Jason Bay and David Wright are among those who will look to new hitting coach Dave Hudgens to help fix what ailed them in 2011.
New Mets hitting coach Dave Hudgens has a couple of months to get familiar with his new students before spring training begins in February.
This is a group that should be eager for his assistance, considering that much of a roster that ranked 14th in the National League in runs scored and 13th in on-base percentage will return next season.
Most of the Baseball Tonight analysts I’ve talked to say the role of the hitting coach is not to make major adjustments, but instead to watch the player and make sure he’s sticking with what works best for him.
Hudgens happens to be not just a hitting coach, but a blogger, writing for SwingAwayBlog.com. He’s shared his philosophies on a wide range of hitting-related subjects, some of which could be applicable to members of the current team.
With that in mind, here are three items that Hudgens may want to put on his to-do list for 2011:
Get Jose Reyes back to thinking about walks
Jose Reyes is probably going to be eyeballed more closely by management than any player on the Mets roster. There are some things Reyes did in 2010 that we get the feeling this new regime isn’t going to like very much. It’s on him now to change them, with a little help.
It took the Mets a couple of years to convince Reyes there was nothing wrong with taking an occasional walk. But Reyes reverted back to some of the bad habits from earlier in his career in 2010, swinging at 27 percent of the pitches out of the strike zone, an increase from 21 percent in 2008.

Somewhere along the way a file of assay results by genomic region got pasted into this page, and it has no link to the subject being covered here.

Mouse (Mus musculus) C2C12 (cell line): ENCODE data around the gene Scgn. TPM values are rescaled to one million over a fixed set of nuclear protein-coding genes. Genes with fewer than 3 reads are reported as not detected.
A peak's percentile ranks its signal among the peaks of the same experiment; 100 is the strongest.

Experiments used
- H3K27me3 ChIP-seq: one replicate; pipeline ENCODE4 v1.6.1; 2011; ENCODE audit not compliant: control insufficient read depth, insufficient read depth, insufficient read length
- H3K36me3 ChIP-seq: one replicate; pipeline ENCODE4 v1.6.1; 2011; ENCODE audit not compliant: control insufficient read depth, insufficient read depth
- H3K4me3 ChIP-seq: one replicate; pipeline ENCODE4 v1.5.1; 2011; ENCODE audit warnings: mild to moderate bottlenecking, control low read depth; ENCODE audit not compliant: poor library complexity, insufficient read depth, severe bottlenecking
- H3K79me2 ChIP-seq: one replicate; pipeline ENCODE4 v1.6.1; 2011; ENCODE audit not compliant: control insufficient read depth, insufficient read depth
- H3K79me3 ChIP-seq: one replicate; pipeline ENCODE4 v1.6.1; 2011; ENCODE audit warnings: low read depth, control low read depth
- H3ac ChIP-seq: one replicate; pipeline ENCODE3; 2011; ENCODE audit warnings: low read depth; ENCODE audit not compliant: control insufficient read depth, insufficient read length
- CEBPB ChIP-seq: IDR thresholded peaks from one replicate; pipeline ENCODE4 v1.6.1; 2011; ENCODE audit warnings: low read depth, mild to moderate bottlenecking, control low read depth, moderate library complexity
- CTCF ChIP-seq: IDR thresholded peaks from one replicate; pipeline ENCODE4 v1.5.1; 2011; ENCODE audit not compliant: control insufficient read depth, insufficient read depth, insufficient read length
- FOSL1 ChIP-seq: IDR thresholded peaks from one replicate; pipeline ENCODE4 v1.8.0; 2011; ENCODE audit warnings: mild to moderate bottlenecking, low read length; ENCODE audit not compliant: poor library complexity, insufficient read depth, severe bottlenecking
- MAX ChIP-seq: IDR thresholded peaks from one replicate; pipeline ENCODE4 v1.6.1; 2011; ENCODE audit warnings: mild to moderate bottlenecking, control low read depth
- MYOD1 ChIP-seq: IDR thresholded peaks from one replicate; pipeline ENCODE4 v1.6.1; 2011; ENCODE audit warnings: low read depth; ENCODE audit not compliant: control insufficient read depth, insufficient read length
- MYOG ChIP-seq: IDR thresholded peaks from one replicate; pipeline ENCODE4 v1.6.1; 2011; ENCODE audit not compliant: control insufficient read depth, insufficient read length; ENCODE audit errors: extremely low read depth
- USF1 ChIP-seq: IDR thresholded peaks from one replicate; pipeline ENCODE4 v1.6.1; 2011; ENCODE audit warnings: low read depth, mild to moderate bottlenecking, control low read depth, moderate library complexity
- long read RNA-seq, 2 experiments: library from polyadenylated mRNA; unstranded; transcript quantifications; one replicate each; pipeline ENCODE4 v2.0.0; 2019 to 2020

In 2007 and 2008, Reyes drew unintentional walks in 8.1 percent of his plate appearances. In 2010, that shrunk to 4.5 percent. Over the course of a 600-plate appearance season, that represents 17 fewer walks.
Think of the damage Reyes could do if he were on base 17 more times.
The get-on-base mindset would be even more beneficial when leading off an inning. Reyes’ on-base percentage in such situations last year was .321, a major drop from his best work (.372 in 2006, .363 in 2008). From 2006 to 2008, Reyes walked seven percent of the time when he led off an inning. His 2010 rate was about half that. That’s an extra eight to 10 times on base per year.
What is the value of Reyes reaching base when leading off an inning? Consider this stat from Bill James Online: Last season, the Mets scored 87 runs in the 83 innings in which Reyes led off by getting on base (1.05 per inning). In the 163 innings he didn’t reach, the Mets scored 35 runs (.21 per inning)
Hudgens likely approach:“The walk is a by-product of having a good strike zone and not giving in to the pitcher by swinging at his pitch. … Hitters that consistently swing and make outs early in the count are actually fearful hitters. They fear striking out. They’ll hit the first thing close that they see. Contrast this to the confident hitters who do not fear getting deep in the count and making the pitcher work. This philosophy gives you the best of both worlds, that is, if you’re disciplined enough and mentally tough enough to use it."
-- Hudgens, Hitting Philosophy: Aggressive under control
Get David Wright back to being a feared two-strike hitter
We’ve reviewed the numbers related to Wright in this space numerous times, but let’s restate them here.